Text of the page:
Located in the upper chest, the thymus gland is a part of the endocrine system and produces several hormones. At the same time, it helps boost your immunity by playing a role in the development of a special type of white cells called T-cells. The thymus gland makes it possible for T-cells to find and attack foreign bodies without causing any harm to the good cells. Is the function limited to this? Let’s find out more.
Thymus Gland Functions
The primary function of the thymus gland is to produce cells that move to your organs and defend you from antibodies and germs. Here is more about the functions of thymus glands.
1. Produce and Process T-Cells
The thymus gland produces T-cells to strengthen your immune system. T-cells or lymphocytes are white blood cells that travel to the lymph nodes and the spleen after they become mature. These lymphocytes play an important role in the production of antibodies that help fight against bacteria, viruses, and other pathogens.
2. Secrete Thymopoietin
One of the thymus gland functions is to produce a hormone called thymopoietin. It is actually a protein found in messenger RNA (mRNA) and encoded by the TMPO gene. At the same time, the gland produces the thymosin hormone that plays a big role in stimulating lymphocytes as well as other lymphatic organs.
3. Prevent Anomalous Cell Growth
The thymus gland plays a role in the prevention of anomalous cell growth that often leads to tumors, malignancy, and cancer. The T-cells first move from bone marrow to the gland and stay in the thymus gland until they become active. They enter the bloodstream after maturation and then move to the lymphatic organs to boost the defense mechanisms.
Disorders of Thymus Gland
Considering the thymus gland function, it is obvious that there will be certain complications when the gland fails to function properly. Here are some of the disorders of thymus gland and their effects.
Although rare, SCIDs is a genetic defect that occurs when the sufferer has a gene mutation that affects the normal growth of T-cells. About nine different known genes can have the mutations that eventually lead to the form of SCIDs. The condition affects a child’s immune system in a big way and the only option for the child is to live in a sterile environment.
2. DiGeorge Syndrome
This genetic disorder occurs when there is a piece of a chromosome missing or deleted. This results in poor development of other organs in the immune system, including the thymus. The severity of the symptoms depends on the severity of the disorder. This lifelong condition usually affects infants and children, and the most common signs are underdeveloped jaw, delayed development, delayed speech, and learning disabilities.
Two different types of carcinomas can develop in the thymus–namely thymic and thymomas. Both types of carcinomas result in cellular growth on the outside surface of the gland, but thymomas cells grow a lot slower than thymic cells. People with an autoimmune disorder are usually at an increased risk of developing thymomas carcinomas. The most common symptoms include chest pain, trouble breathing, and a persistent cough.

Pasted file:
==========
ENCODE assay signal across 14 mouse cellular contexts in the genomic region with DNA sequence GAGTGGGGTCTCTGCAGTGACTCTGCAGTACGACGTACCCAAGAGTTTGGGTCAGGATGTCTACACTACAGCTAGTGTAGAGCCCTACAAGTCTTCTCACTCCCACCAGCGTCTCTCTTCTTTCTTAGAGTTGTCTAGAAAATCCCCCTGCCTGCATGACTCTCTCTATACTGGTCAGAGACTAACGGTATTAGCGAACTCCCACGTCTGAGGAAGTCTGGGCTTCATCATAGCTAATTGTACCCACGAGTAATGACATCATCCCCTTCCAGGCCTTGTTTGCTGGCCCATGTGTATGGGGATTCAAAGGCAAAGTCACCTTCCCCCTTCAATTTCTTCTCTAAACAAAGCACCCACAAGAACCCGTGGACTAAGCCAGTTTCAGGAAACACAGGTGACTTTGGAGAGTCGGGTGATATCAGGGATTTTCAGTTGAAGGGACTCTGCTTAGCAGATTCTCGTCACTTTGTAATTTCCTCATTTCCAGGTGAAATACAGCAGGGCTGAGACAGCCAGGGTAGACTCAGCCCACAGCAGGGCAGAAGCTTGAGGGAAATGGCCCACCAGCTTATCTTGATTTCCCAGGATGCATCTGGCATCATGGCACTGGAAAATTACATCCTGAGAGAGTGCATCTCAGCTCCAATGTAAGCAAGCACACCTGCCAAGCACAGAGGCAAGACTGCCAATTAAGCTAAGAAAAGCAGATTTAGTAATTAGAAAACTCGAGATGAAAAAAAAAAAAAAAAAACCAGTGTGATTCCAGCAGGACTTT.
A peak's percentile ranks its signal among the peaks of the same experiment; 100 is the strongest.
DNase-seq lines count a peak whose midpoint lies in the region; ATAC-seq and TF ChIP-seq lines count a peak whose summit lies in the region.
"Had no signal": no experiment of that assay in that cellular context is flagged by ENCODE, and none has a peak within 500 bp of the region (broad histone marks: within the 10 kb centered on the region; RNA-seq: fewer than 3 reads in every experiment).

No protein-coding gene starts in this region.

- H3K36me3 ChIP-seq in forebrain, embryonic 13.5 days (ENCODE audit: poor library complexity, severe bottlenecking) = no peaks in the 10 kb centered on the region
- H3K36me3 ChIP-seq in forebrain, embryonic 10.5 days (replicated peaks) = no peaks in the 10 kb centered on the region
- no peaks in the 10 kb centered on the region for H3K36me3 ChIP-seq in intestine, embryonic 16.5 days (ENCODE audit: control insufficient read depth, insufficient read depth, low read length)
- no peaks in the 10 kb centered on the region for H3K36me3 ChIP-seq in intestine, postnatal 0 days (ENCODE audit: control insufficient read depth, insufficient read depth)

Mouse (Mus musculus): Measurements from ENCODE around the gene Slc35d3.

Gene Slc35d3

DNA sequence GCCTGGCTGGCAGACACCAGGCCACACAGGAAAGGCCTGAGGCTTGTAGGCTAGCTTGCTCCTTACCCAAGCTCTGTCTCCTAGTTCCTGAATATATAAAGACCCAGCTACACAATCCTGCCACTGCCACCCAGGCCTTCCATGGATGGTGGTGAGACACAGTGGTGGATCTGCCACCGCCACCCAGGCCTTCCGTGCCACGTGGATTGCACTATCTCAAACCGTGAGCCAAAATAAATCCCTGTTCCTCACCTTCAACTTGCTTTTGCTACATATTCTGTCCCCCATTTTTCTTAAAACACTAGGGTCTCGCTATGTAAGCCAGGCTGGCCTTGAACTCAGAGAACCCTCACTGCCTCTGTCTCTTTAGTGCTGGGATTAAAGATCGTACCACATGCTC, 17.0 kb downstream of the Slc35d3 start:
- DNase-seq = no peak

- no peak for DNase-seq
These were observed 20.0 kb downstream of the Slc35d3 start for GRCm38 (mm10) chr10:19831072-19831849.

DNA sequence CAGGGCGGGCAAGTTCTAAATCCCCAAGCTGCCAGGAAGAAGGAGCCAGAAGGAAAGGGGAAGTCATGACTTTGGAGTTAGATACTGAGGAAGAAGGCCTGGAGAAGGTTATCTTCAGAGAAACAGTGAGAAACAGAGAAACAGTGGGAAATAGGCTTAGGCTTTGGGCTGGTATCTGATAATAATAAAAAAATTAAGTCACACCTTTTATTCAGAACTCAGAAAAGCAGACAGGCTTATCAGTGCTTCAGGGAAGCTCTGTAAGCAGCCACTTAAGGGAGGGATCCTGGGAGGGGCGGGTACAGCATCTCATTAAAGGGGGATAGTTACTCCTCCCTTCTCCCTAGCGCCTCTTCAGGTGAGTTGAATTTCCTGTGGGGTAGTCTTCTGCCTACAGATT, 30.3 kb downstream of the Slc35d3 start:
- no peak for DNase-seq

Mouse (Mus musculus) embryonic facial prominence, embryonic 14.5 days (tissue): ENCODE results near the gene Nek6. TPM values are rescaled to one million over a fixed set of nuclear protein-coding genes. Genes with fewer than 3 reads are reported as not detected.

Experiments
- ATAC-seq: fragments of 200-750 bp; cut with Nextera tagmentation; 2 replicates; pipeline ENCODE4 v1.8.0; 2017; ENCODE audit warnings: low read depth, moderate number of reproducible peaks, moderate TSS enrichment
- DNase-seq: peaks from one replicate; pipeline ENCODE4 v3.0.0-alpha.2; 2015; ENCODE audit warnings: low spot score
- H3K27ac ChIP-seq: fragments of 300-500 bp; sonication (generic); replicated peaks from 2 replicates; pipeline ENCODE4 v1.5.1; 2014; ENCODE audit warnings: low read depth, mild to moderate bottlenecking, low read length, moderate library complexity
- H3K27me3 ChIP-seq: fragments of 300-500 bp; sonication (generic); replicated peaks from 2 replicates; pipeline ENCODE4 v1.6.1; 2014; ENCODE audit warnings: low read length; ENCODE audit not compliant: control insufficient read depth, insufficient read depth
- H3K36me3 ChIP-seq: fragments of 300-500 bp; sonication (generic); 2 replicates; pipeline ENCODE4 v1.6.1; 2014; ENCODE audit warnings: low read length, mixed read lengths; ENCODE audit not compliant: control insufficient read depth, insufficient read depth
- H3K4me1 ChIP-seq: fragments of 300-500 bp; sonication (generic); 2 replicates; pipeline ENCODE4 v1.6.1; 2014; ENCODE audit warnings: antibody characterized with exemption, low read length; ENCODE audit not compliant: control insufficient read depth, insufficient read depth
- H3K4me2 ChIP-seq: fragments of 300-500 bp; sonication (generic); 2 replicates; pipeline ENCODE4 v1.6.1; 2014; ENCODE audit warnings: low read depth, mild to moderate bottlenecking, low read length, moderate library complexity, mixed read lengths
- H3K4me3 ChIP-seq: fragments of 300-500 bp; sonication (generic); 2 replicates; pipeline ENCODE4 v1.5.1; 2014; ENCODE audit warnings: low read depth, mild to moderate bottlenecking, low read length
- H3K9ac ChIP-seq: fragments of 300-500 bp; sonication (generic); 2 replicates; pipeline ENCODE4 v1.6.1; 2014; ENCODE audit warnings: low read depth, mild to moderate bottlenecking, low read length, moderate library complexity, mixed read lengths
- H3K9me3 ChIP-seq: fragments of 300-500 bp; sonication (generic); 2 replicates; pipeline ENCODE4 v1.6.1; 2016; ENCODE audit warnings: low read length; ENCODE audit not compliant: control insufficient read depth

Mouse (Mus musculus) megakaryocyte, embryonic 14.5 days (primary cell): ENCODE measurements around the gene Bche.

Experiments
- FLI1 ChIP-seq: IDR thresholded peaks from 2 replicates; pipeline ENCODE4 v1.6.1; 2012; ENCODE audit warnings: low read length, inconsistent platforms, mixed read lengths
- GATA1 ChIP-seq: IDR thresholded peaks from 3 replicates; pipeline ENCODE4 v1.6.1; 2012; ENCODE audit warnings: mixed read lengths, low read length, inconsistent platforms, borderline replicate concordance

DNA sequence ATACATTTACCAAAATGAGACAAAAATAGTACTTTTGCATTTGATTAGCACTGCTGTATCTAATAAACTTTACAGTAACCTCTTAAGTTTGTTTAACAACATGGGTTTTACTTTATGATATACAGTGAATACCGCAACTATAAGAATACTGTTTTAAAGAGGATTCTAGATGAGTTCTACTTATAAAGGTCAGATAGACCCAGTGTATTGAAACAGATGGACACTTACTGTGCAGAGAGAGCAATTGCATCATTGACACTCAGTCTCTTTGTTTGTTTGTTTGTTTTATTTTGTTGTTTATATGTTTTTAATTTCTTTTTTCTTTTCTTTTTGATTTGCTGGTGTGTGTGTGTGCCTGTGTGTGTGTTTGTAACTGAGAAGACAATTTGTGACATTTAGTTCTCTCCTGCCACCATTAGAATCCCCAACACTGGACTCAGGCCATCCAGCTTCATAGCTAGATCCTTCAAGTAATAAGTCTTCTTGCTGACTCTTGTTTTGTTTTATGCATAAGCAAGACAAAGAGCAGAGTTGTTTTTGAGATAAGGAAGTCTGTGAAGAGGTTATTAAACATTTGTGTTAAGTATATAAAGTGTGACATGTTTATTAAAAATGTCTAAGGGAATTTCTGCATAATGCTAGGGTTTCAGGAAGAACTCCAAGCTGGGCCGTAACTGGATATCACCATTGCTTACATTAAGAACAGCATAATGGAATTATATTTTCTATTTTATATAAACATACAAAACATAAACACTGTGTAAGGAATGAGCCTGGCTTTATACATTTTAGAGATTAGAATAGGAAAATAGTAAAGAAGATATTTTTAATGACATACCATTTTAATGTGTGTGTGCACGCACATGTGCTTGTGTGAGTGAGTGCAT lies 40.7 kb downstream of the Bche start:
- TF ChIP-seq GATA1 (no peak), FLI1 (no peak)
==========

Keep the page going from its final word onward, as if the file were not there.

4. Other Disorders
Caused by acetylcholine receptors, myasthenia gravis is another rare autoimmune condition. It usually occurs due to thymic hypertrophy. Another rather common disorder is thymus enlargement or thymic hyperplasia.
Treatments for Thymus Gland Disorders
It is possible to control different types of thymus disorders and regain thymus gland function.
- Bone marrow transplant has really helped treat genetic disorders such as SCIDs.
- Gene therapy is another effective treatment option.
- You may require thymus transplant in case you are a victim of DiGeorge syndrome, but that is only in severe cases because milder forms of DiGeorge syndrome can effectively be treated with an infusion of immune cells.
- Certain medications are available to treat myasthenia gravis.
- Treatments vary a lot for cancer of the thymus, but the most common options are radiation therapy, chemotherapy, and drugs.
Anatomy of Thymus Gland
Positioned in the upper chest cavity, the thymus gland is actually a two-lobed structure that extends partially into the neck region. It is precisely located right about the pericardium of the heart, below the thyroid and between the lungs. The thymus has two lobes, each of which has smaller divisions known as lobules.
The medulla is the inner area of the lobule, whereas the outer area is called the cortex. Immature T-lymphocytes stay in the cortex region, whereas the medulla region contains the mature T-lymphocytes. Only the mature cells can identify foreign cells.
The gland has a thin outer covering and consists of three different types of cells–lymphocytes, epithelial cells, and neuroendocrine cells. Epithelial cells give structure to the thymus, neuroendocrine cells release hormones, and lymphocytes protect you against infections.